Facebook Pinterest Search Icon SourcingJournal_horiz Tumbler Twitter Shape photo-camera graph-trend Shape latest-news icon / user

Is JCP Making a Comeback?

Rivet's 2020 Denim Circularity report takes a deep dive into how the global denim industry is plotting its circular future amidst a worldwide pandemic.

Iconic retailer JC Penney (JCP), global leader in producing news of economic underachievement and intramural drama, is showing some signs of improvement.

The slowdown of same store sales has itself slowed, to about 4 percent. And cyber-sales at JCP.com is up 19 percent in the third-quarter. Its investors apparently an easily inspired crowd, JCP saw its stock lift 7.4% to $8.24.

CEO Mike Ullman gushed: “Over the last six months, we have made significant strides and are now seeing positive signs in many important areas of the business, in spite of what continues to be a difficult environment for consumers and retailers in general.”

The fulcrum of JCP’s strategic rebound has been the reintroduction of discounts jettisoned by ousted CEO Ron Johnson, and the restocking of familiar in-house brands, like St. John’s Bay, that were pushed aside to focus on bigger ticket, luxury goods.

While Ullman insisted JCO is “making solid progress” he also cautiously acknowledged that the retailer is “still in the early stages of the turnaround.” He continued:  “Over the last six months, we have made significant strides and are now seeing positive signs in many important areas of the business, in spite of what continues to be a difficult environment for consumers and retailers in general.”

Revamping the bedraggled home department has proven to be a tall order. Ullman admitted that “getting the new home strategy up and running has been ore challenging than originally planned.” He lamented the fact that “the merchandise assortment, shopping environment and price points have nor resonated with customers, and sales trends remain weaker in stores.”

This rare spat of good news for JCP stitches a shiny seam into an otherwise ashen horizon. Just recently, the company watched  its credit rating humiliatingly downgraded by Fitch Ratings from “B-Minus” to “CCC.”

A spokesman for Fitch said that the downgrade was issued to reflect “higher than expected cash burn in 2013.” Also, they anticipate that JC Penney, despite its recent share  sell-off, will still have to see additional funds next year.

A “CCC” classification, under Fitch’s ratings system, indicates that “default is a real possibility.”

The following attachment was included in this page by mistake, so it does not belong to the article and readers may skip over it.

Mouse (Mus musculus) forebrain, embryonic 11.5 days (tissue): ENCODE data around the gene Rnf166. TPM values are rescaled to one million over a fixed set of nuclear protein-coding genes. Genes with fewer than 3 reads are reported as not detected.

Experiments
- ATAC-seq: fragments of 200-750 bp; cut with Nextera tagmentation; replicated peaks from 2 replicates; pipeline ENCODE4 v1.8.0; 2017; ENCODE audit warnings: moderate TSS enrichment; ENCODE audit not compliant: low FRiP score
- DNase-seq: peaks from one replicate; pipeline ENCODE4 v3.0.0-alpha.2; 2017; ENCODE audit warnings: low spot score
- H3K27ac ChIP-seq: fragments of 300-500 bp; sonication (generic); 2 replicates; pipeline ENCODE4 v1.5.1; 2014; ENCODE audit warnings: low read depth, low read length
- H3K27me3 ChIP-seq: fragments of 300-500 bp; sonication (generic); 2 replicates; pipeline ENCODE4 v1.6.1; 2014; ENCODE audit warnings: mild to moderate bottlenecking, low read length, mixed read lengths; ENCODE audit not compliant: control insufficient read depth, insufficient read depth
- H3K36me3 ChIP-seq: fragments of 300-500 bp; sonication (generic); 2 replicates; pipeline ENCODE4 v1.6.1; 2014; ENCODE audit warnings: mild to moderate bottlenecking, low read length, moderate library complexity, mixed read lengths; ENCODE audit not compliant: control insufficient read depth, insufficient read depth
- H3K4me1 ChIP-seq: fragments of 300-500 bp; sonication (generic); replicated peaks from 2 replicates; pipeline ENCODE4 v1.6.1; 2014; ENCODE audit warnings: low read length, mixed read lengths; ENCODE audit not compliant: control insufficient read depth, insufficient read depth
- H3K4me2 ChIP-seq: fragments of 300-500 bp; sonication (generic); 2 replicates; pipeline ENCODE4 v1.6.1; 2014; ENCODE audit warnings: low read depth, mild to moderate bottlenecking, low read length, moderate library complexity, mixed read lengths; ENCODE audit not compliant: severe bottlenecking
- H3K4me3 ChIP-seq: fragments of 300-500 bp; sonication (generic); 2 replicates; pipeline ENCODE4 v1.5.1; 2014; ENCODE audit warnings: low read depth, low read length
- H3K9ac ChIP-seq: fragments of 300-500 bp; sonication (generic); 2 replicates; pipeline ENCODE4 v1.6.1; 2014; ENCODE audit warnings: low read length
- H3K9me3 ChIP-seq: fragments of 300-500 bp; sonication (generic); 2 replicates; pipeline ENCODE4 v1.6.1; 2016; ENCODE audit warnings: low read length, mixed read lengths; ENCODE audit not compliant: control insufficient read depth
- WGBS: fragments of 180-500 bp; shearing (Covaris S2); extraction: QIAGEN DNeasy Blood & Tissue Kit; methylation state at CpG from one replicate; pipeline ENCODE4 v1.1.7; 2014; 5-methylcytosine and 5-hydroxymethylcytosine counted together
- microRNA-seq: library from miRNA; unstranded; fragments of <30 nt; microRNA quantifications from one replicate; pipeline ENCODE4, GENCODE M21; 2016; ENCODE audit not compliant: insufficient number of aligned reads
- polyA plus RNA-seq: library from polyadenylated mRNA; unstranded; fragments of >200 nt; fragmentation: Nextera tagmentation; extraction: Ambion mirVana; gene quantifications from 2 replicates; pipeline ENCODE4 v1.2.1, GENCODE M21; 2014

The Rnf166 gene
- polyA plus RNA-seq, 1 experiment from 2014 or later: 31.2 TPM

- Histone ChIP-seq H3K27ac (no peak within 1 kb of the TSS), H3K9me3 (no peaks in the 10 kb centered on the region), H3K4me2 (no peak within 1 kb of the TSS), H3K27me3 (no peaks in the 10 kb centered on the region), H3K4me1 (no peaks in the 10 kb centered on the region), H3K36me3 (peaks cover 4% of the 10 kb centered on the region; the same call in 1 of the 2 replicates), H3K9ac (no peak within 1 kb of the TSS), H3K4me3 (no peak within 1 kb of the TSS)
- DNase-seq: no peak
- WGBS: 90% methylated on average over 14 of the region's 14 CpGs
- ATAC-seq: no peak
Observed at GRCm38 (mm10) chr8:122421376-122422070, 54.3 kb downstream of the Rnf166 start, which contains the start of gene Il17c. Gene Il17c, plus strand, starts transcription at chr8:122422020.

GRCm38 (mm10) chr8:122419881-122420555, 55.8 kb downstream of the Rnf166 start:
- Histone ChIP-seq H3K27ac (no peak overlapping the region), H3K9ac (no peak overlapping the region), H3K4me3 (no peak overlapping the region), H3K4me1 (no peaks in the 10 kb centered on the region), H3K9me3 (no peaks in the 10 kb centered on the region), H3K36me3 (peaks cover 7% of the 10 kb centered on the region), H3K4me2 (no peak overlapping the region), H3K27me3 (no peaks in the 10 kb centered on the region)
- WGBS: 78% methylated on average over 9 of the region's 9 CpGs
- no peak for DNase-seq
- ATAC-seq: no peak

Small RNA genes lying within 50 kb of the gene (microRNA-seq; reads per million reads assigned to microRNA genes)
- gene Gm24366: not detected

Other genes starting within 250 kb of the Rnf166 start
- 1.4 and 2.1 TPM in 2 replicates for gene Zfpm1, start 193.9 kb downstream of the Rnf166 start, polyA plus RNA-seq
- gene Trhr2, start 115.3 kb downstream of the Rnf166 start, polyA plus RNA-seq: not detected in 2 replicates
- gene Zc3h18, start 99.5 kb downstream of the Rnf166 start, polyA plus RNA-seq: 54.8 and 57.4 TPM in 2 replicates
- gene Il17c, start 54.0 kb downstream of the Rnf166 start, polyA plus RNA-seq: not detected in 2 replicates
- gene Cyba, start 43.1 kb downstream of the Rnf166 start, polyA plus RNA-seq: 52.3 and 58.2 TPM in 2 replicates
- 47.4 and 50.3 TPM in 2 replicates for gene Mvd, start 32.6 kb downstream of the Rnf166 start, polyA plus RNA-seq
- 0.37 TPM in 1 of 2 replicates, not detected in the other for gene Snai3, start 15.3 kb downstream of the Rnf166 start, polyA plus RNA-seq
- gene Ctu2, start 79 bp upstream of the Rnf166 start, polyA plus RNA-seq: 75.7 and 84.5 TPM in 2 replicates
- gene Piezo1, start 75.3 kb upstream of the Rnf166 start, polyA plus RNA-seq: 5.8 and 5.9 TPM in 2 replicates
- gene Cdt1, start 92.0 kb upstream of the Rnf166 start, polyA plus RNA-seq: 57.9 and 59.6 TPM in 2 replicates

Fitch also said that “the risk for further inventory markdown remains through the holiday season as inventory buys remain aggressive and sales could continue to disappoint.”

According to Fitch, the principal concern is twofold: a much higher than expected cash burn in 2013 and a projected cash shortfall in 2014, pinching JC Penney’s into straitened circumstances. Even with JC Penney adding an additional $3 billion in liquidity this year (and access to $850 million more) it remains a real possibility that the retailer would have to raise even more funds in 2014, especially after what promises to be a punishing holiday shopping season.

As it stands, Fitch forecasts that JC Penney will conclude 2013 with a cash burn of approximately $3 billion, about a billion more than the projections it released in May. JC Penney suffered this year from much weaker than anticipated comp store sales, a listless home department performance, massive markdowns necessary to move piling excess inventory and a significantly contracting gross margin.

As Fitch interprets it, the central problem is not immediate liquidity, since the recent equity offering generated more than $800 million. They also still have the $2.25 billion loan they secured, with the oversight of Goldman Sachs, last May. The more pressing problem is that, sometime during 2014, JC Penney is compelled to borrow even more, likely sinking its stock, frightening already anxious investors and vendors, and leaving itself so over-leveraged it has to sell off physical assets to raise the money it needs to survive.

According to Fitch’s analysis, for JC Penney to continue to fund its annual $400 to $500 million in expenses, plus interest expenses of $360 to $375 million, it must earn at least $750 million before interest, depreciation, taxes and amortization. This means the retailer would have to perform between 14% and 16% above its own projections for 2014, a return to sales between $13.4 billion and $13.6 billion.

Moody’s and S&P, Fitch’s two closest competitors, currently rate JC Penney at Ba1 and BB+ respectively. While the news of Fitch’s downgrade pushed JC Penney’s stock down 3.12%, the bond market seemed unstirred by the news, watching impassively. This is likely because JC Penney’s longer dated bonds continue to perform well, experiencing very little vacillation over the last year, largely trading between 95 cent and 100 cents on the dollar.

Still good news is good news, and JCP will take what it can get. The real test of its comeback resolve will come in the contrails of what is likely to be a disappointing holiday shopping season. Then it will be forced to reassess its fortunes, conceivably make a bid to raise more capital and potentially sell off some physical assets to do it.

 

 

Related Articles

More from our brands

Access exclusive content Become a Member Today!